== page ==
HomePeople of the BibleThe book of Job: dispelling confusion

Comments

The book of Job: dispelling confusion — 5 Comments

  1. Some friends is right. It comforts me that the devil had to ask permission of God to torment Job. Though he storms around the world, he doesn’t have total power. The Lord didn’t give him the power. He lent him the power. I believe the devil must get permission for anything that he does to the children of the Father.

    Another thought-provoking post.

  2. This infuriates me. So all spirits have to go before God, to ask permission to interfere with the humans. Yes? That still goes today? Nice.

    Second, the adversary was allowed to kill Jobs family, his sons and daughters in that house that collapsed, how did the Lord replace that?

    God knew Jobs heart, and still let the adversary ‘mess him up’ just to prove a point. I am sorry, if this was any other parent, treating their child like that, we would be disgusted.
    God tell us to call him Father.

    I know God is real, but I neither love nor trust him. And for that I will burn.
    But to me, this is abuse of trust. I never understood that the spirits have to ask permission before interfering in human affairs, I thought they did it out of spite.

    I don’t know, suffering for Gods pride, and then God just uses ‘stuff’ to make Job happy again,
    ‘Here have more stuff, am I not good to you?’.
    Is it Corinthians, God is not the author of confusion. Then what is this?
    Maybe something changed between ot and nt, but God does not change.

    Why didn’t God just tell the adversary to sod off, ‘I know Job better than you, move along’.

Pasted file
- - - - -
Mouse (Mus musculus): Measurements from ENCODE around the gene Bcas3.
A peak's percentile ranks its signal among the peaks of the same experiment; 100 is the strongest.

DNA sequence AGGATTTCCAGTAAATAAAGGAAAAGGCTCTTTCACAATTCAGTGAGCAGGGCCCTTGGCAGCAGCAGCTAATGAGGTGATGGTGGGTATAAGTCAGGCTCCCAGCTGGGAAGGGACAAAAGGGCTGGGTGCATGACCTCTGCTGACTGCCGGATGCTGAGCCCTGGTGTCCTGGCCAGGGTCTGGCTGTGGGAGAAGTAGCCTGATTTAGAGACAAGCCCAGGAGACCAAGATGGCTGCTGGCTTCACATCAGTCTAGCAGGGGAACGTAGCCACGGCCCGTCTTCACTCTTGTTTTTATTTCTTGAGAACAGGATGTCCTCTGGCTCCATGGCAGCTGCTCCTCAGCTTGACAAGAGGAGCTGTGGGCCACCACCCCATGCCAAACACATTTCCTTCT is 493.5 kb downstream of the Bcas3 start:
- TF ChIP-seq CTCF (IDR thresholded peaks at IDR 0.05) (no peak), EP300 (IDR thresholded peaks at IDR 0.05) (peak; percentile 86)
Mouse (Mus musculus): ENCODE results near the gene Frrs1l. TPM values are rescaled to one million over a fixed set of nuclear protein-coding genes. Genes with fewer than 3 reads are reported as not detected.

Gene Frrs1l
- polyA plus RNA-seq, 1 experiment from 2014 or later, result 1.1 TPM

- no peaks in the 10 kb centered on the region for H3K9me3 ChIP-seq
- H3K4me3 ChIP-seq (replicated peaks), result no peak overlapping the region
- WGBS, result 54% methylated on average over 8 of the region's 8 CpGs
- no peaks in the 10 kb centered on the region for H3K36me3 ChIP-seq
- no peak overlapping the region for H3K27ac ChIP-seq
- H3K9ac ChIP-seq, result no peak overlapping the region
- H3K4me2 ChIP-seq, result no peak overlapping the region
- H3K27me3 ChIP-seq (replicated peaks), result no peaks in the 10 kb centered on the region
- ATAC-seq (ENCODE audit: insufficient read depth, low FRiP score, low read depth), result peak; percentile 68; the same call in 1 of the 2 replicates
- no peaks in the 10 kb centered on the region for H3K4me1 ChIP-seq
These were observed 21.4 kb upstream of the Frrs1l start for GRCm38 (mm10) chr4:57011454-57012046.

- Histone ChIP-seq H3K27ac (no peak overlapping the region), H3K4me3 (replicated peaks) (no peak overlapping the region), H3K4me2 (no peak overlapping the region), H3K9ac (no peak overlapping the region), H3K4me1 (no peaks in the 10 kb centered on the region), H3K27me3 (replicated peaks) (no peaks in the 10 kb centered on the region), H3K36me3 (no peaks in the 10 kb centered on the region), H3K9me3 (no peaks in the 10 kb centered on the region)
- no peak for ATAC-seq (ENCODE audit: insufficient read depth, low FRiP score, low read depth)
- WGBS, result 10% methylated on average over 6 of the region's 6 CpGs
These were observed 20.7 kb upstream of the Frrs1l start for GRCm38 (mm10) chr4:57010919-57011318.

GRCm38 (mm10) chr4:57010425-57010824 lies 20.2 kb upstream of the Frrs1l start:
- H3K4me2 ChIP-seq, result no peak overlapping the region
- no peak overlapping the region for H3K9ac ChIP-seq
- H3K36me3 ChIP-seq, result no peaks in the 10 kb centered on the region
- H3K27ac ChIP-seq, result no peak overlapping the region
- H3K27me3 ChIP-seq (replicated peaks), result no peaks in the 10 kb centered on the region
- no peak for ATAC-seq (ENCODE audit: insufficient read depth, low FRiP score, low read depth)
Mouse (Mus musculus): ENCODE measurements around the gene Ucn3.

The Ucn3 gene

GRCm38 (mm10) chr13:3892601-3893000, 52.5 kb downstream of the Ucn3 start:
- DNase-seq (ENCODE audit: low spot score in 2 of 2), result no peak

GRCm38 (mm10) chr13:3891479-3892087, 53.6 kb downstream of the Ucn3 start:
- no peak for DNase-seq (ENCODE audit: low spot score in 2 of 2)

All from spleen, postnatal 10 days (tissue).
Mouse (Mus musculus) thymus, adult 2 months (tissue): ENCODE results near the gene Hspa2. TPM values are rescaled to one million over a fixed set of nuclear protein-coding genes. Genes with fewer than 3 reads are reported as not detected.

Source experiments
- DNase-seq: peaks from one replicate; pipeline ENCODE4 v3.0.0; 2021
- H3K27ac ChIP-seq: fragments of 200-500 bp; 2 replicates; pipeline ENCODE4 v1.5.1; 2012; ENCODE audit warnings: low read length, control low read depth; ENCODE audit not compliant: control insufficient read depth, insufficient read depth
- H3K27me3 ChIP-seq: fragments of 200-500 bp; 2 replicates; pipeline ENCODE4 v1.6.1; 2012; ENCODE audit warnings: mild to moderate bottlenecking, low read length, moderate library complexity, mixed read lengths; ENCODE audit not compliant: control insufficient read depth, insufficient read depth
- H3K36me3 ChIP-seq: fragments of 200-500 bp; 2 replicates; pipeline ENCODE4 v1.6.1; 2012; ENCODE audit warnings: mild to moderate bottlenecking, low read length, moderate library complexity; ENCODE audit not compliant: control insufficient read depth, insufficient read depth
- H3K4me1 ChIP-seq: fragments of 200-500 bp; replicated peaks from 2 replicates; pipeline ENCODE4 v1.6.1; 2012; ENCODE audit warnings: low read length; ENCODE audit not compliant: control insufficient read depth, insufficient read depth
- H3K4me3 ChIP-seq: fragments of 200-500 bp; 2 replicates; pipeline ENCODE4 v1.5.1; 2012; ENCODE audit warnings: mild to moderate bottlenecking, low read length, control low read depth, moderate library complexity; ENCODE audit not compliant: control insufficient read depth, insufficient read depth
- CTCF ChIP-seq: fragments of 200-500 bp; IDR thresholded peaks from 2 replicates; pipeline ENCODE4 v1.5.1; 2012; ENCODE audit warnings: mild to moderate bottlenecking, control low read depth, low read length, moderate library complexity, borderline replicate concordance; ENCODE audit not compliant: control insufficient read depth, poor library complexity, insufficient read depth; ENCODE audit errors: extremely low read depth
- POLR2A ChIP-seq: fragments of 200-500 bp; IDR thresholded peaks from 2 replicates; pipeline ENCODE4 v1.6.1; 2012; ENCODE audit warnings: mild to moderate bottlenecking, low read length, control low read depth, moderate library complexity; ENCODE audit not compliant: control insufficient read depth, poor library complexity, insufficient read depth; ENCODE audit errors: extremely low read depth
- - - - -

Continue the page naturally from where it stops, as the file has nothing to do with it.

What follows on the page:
Please prove me wrong.

    I am missing some critical thinking in ‘Christians’, like this article, you are not shedding light on anything, you are just kind of regurgitating things everyone thinks when reading the book. And then making excuses for the Lord.

    I dislike this false piousness, if God was just direct, ‘Yes I am kind of a chunk, but it all serves a purpose’. Or something.

    I am suffering, because the more I seek him, the less I find him appealing. I don’t want to be in eternity with this God. I love Jesus, I know what he endured for me, but that is not enough.
    God requires trust, and I don’t have it.

    I am already in hell. Now I’m just waiting for the lake of fire.

    Thank you Father

    • I’m sorry for your obvious suffering.

      Why did God allow Satan to test Job if he knew Job’s faith would withstand the assault? For one thing, Job and Satan wouldn’t know. Satan would appear the victor. Lots of people over the centuries have been dissatisfied with God’s response to Job, but Job was completely satisfied, even before the last chapter where his life and comfort were restored to him.

      God is love. Therefore all his acts are motivated by love, whether any of us like them or not. Whenever we read in Scripture anything that seems to suggest any other motivation, we must keep probing it until the love reveals itself to us. Otherwise, as you have experienced, we wind up alienated from God and totally miserable.

      As for Job, God loved him enough to trust him. He loved all who would read the book of Job and gave us a testimony of his superiority over the devil.

      You say you love Jesus, and Jesus is God made manifest in human flesh. He said, “I and the Father are one.” On close examination, there is no difference in character between Jesus and the God of the Old Testament. Wrestle with any apparent contradictions until you see it for yourself.

    • I appreciate this reflection more than you know, Neb. First of all, it is honest. You’ve been transparent that this story does not deepen your love for God, but rather drives you away. I think that is about as honest a response as any I’ve ever heard.